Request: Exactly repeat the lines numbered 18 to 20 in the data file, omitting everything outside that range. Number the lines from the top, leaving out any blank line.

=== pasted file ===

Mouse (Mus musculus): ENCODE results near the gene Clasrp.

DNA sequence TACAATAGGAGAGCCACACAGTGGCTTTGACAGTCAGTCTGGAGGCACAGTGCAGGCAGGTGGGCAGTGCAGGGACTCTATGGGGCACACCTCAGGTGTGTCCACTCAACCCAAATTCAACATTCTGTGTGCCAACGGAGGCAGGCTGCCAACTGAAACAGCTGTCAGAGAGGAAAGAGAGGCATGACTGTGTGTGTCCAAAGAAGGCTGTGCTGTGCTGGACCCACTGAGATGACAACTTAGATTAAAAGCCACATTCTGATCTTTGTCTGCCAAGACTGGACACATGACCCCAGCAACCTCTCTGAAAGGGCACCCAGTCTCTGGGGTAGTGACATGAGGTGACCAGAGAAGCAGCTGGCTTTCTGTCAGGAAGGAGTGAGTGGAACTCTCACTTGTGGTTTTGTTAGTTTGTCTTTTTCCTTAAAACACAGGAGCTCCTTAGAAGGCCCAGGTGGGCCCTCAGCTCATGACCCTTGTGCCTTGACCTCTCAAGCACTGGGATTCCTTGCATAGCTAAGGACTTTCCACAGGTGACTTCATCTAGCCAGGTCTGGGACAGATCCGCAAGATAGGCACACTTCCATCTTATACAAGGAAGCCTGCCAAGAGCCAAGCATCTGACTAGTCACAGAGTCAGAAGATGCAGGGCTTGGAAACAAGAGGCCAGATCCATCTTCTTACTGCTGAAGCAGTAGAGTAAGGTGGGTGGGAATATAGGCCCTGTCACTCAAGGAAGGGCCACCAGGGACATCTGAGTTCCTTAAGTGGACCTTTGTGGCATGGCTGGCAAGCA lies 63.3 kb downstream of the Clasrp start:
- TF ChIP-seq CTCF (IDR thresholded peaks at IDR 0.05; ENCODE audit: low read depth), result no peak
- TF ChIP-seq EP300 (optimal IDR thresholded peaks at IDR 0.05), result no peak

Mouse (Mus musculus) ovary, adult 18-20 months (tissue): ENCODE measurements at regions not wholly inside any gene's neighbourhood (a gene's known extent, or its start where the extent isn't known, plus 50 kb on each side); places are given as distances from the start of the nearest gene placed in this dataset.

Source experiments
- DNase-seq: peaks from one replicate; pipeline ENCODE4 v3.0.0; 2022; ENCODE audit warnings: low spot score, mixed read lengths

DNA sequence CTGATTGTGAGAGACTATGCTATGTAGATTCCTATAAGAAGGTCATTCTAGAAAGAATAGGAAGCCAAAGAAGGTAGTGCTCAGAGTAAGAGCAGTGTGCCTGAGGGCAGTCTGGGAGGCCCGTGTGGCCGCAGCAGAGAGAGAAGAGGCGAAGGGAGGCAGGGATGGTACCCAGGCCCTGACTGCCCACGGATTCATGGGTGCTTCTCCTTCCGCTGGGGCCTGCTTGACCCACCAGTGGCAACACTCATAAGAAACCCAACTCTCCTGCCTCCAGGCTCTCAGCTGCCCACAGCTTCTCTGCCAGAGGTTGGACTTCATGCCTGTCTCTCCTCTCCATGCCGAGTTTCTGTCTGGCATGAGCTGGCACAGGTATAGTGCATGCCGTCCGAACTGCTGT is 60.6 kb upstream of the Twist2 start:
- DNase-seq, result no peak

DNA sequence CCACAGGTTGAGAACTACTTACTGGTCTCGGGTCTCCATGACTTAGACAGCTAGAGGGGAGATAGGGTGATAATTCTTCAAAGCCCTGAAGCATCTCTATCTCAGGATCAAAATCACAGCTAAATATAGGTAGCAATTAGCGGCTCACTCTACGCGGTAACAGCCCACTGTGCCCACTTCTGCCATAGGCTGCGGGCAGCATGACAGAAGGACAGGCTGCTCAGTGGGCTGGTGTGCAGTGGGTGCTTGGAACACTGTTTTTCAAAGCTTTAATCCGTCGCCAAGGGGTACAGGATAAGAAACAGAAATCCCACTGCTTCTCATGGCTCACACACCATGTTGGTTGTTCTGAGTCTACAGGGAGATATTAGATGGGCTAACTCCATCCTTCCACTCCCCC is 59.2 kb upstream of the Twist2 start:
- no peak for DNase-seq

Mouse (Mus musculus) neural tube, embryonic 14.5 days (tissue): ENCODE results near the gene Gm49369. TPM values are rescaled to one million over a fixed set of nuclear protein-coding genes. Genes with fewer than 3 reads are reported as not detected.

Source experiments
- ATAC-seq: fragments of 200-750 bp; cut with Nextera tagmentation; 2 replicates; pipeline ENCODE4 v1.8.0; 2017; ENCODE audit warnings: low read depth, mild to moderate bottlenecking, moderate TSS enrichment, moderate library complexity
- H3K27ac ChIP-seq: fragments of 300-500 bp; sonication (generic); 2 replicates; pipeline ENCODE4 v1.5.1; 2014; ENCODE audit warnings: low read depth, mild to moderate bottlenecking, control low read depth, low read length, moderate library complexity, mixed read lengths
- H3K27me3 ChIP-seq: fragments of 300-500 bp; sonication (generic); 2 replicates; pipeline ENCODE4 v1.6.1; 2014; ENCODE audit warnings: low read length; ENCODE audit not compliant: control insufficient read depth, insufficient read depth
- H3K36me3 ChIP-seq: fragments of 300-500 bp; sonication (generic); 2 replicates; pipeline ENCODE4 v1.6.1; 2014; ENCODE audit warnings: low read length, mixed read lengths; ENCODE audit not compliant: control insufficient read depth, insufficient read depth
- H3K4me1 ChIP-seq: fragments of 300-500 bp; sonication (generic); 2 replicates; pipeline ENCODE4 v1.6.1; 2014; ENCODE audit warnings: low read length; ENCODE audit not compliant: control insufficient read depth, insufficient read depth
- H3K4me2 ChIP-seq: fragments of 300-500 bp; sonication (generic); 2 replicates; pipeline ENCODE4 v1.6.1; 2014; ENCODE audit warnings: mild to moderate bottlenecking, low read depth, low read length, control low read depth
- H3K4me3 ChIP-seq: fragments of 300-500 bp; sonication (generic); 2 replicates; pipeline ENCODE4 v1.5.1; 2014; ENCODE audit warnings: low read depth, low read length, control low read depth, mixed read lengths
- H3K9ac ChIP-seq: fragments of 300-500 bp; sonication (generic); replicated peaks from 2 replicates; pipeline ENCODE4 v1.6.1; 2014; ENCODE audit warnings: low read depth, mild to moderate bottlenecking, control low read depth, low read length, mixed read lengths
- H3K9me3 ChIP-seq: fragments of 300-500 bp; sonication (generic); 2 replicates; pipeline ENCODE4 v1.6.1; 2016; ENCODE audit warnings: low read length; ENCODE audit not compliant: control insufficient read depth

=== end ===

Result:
- H3K4me1 ChIP-seq: fragments of 300-500 bp; sonication (generic); 2 replicates; pipeline ENCODE4 v1.6.1; 2014; ENCODE audit warnings: low read length; ENCODE audit not compliant: control insufficient read depth, insufficient read depth
- H3K4me2 ChIP-seq: fragments of 300-500 bp; sonication (generic); 2 replicates; pipeline ENCODE4 v1.6.1; 2014; ENCODE audit warnings: mild to moderate bottlenecking, low read depth, low read length, control low read depth
- H3K4me3 ChIP-seq: fragments of 300-500 bp; sonication (generic); 2 replicates; pipeline ENCODE4 v1.5.1; 2014; ENCODE audit warnings: low read depth, low read length, control low read depth, mixed read lengths